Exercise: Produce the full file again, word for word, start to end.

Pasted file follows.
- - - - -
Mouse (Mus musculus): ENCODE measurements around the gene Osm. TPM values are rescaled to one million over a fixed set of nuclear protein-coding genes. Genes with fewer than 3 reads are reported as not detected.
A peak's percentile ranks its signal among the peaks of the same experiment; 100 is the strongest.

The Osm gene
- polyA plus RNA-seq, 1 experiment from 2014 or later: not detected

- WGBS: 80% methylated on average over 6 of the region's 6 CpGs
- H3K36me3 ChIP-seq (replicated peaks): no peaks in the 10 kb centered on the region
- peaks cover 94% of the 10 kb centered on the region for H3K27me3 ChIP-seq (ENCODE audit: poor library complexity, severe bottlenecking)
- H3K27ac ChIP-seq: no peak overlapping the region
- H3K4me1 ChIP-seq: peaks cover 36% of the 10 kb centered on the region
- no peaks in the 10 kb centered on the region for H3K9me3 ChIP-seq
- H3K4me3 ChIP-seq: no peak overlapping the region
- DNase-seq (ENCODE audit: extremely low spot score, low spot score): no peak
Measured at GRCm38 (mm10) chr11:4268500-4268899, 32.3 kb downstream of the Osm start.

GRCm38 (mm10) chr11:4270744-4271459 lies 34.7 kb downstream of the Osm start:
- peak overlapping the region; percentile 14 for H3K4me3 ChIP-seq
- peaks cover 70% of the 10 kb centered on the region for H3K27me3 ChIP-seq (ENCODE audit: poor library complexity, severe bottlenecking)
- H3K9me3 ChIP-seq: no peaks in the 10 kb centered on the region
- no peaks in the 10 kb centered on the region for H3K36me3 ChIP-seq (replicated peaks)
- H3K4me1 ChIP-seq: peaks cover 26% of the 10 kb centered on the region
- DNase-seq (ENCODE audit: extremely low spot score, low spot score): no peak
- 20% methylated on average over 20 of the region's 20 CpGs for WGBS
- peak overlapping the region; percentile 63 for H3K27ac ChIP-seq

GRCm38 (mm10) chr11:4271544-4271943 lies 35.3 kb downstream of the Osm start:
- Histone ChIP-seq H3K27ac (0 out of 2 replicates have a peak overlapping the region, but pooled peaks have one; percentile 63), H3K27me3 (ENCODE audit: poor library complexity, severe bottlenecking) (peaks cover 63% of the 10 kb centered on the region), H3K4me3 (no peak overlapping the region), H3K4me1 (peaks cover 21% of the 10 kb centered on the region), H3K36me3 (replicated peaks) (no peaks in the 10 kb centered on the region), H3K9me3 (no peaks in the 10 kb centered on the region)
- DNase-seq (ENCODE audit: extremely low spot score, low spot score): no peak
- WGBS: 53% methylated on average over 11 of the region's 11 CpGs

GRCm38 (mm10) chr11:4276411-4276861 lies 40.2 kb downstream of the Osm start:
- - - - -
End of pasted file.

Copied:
Mouse (Mus musculus): ENCODE measurements around the gene Osm. TPM values are rescaled to one million over a fixed set of nuclear protein-coding genes. Genes with fewer than 3 reads are reported as not detected.
A peak's percentile ranks its signal among the peaks of the same experiment; 100 is the strongest.

The Osm gene
- polyA plus RNA-seq, 1 experiment from 2014 or later: not detected

- WGBS: 80% methylated on average over 6 of the region's 6 CpGs
- H3K36me3 ChIP-seq (replicated peaks): no peaks in the 10 kb centered on the region
- peaks cover 94% of the 10 kb centered on the region for H3K27me3 ChIP-seq (ENCODE audit: poor library complexity, severe bottlenecking)
- H3K27ac ChIP-seq: no peak overlapping the region
- H3K4me1 ChIP-seq: peaks cover 36% of the 10 kb centered on the region
- no peaks in the 10 kb centered on the region for H3K9me3 ChIP-seq
- H3K4me3 ChIP-seq: no peak overlapping the region
- DNase-seq (ENCODE audit: extremely low spot score, low spot score): no peak
Measured at GRCm38 (mm10) chr11:4268500-4268899, 32.3 kb downstream of the Osm start.

GRCm38 (mm10) chr11:4270744-4271459 lies 34.7 kb downstream of the Osm start:
- peak overlapping the region; percentile 14 for H3K4me3 ChIP-seq
- peaks cover 70% of the 10 kb centered on the region for H3K27me3 ChIP-seq (ENCODE audit: poor library complexity, severe bottlenecking)
- H3K9me3 ChIP-seq: no peaks in the 10 kb centered on the region
- no peaks in the 10 kb centered on the region for H3K36me3 ChIP-seq (replicated peaks)
- H3K4me1 ChIP-seq: peaks cover 26% of the 10 kb centered on the region
- DNase-seq (ENCODE audit: extremely low spot score, low spot score): no peak
- 20% methylated on average over 20 of the region's 20 CpGs for WGBS
- peak overlapping the region; percentile 63 for H3K27ac ChIP-seq

GRCm38 (mm10) chr11:4271544-4271943 lies 35.3 kb downstream of the Osm start:
- Histone ChIP-seq H3K27ac (0 out of 2 replicates have a peak overlapping the region, but pooled peaks have one; percentile 63), H3K27me3 (ENCODE audit: poor library complexity, severe bottlenecking) (peaks cover 63% of the 10 kb centered on the region), H3K4me3 (no peak overlapping the region), H3K4me1 (peaks cover 21% of the 10 kb centered on the region), H3K36me3 (replicated peaks) (no peaks in the 10 kb centered on the region), H3K9me3 (no peaks in the 10 kb centered on the region)
- DNase-seq (ENCODE audit: extremely low spot score, low spot score): no peak
- WGBS: 53% methylated on average over 11 of the region's 11 CpGs

GRCm38 (mm10) chr11:4276411-4276861 lies 40.2 kb downstream of the Osm start: